Glenn Greenwald — the Guardian journalist who broke the Edward Snowden and NSA story — did a Reddit AMA, and though the whole section is well worth reading, below are some of his most interesting answers.
On if there will be more “groundbreaking” leaks:
There are definitely huge new stories to come: many more. I’ve said that from the start every time I was asked and I think people see by now that it’s true. In fact, as Janine [Janine Gibson, editor of Guardian US] said the other day, the documents and newsworthy revelations are so massive that no one news organization can possibly process them all.
Advice on how to get hired by The Guardian:
Figure out a handful of topics that you’re genuinely passionate about, develop an expertise in them; and find ways to demonstrate a commitment to doing real, adversarial journalism.
On why the stories have come piece by piece, instead of in one big news dump:
1) It’s irresponsible to dump documents without first understanding them and the consequences of publication.
2) It’s 100% contrary to the agreement we made with our source when he came to us and talked about how he wanted us to report on them (if he wanted them all dumped, he wouldn’t have needed us: he could have done it himself).
3) It would be impossible for the public to process a huge, indiscriminate dump, and media outlets would not care enough to read through them and report them because they’d have no vested interest in doing so (that’s what WikiLeaks learned long ago, which is why they began partnering with media outlets on an exclusive basis for its releases).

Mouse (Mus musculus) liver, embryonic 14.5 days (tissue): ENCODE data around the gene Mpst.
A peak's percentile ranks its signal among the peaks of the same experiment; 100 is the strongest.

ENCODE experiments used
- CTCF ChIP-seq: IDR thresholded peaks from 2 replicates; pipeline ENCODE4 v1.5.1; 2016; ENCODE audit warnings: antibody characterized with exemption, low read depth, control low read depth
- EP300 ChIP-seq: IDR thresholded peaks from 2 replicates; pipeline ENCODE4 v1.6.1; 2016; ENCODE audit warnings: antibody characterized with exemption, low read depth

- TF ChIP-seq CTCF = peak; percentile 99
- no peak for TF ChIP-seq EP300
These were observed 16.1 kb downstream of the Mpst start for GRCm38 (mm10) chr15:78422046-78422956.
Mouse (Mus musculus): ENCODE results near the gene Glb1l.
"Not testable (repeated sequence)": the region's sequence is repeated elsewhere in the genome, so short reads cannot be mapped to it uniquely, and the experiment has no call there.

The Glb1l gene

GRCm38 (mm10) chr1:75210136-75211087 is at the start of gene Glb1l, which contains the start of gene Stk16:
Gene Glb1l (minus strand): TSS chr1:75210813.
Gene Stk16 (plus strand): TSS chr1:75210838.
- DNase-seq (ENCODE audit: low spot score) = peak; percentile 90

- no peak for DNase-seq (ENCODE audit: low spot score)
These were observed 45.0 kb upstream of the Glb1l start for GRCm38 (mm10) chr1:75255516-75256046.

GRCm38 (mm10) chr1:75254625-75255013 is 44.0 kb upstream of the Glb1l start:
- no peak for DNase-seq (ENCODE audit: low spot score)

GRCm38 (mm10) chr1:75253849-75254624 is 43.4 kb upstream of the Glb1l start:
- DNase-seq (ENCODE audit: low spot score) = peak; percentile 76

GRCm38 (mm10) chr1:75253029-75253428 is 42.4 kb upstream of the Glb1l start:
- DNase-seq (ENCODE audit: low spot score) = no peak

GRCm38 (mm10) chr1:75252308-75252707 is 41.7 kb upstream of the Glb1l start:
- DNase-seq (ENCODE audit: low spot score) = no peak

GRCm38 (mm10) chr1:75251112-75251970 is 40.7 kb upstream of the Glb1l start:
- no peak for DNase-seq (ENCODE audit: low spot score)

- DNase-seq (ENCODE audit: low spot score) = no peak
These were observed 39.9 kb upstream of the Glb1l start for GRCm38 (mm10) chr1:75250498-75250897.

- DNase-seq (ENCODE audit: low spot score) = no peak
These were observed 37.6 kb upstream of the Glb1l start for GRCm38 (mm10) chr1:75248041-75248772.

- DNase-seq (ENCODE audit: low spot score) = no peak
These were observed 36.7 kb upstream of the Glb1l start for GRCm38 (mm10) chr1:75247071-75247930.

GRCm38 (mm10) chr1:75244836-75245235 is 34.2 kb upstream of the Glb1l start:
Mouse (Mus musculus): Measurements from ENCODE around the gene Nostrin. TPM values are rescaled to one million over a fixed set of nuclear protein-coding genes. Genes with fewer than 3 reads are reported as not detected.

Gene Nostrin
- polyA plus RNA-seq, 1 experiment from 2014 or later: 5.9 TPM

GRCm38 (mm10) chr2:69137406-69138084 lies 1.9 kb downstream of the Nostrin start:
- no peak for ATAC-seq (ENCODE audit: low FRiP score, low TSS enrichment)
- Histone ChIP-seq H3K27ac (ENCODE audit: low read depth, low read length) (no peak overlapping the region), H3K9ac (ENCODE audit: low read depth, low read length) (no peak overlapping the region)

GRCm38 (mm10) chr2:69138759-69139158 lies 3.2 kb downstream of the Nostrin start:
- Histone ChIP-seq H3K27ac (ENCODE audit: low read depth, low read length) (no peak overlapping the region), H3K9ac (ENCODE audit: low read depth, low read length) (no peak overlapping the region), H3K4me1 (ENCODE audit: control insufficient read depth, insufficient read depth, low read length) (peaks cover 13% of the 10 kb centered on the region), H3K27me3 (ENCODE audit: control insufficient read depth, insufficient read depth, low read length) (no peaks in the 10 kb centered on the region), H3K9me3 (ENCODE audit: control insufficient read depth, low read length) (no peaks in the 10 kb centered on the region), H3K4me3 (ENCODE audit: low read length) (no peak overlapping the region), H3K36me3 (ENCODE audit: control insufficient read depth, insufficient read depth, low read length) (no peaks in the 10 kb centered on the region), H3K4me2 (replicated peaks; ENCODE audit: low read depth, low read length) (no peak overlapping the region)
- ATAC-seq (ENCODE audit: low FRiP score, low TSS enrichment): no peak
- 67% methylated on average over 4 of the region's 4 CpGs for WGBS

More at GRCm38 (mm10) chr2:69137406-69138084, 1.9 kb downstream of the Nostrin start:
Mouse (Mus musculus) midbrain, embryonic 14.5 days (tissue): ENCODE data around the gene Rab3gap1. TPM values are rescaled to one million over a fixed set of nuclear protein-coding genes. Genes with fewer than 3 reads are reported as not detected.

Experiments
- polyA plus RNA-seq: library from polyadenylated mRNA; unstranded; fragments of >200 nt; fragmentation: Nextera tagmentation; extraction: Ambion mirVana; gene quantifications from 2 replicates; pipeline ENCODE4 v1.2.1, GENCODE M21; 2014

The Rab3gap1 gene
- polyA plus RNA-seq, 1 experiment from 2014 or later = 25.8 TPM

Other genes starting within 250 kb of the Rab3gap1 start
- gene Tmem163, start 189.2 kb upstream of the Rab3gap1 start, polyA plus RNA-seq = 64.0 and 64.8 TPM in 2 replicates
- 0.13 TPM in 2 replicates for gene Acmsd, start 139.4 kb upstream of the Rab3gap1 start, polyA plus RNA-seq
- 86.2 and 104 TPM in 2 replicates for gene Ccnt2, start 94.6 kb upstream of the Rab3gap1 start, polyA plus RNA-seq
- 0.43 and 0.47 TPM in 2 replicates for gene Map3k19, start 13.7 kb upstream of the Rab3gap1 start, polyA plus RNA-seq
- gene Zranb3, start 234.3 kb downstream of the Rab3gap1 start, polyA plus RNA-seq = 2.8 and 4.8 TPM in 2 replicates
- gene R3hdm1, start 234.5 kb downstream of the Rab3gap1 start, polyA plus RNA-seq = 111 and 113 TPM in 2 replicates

4) The debate that we should be having would get overwhelmed by accusations that we were being irresponsible and helping the Terrorists; in other words, it would be strategically dumb to do.
5) There are already lots of risks for people reporting on these documents; there would be seriously heightened risks for anyone involved if they were just indiscriminately dumped.
On how the Guardian handles the government’s involvement in the leaks:
We have a process that we run with every story where we approach the administration, tell them what we’re doing and identify any documents that we might quote from or publish. We invite them to share any specific national security concerns that would result from those disclosures. What happens next varies. Sometimes they respond with redaction requests (and sometimes we agree and sometimes not). Sometimes just a statement. Sometimes we ask questions. Sometimes they answer. Much of the time, we’ve already made some decisions ourselves on redactions of obviously sensitive operational detail or people’s names etc. As we’ve gone on, working this story has become closer to journalistic standard practice (or at least, how we practice it).
Correction (10:08 am):
The last quote was issued by Gibson, not Greenwald.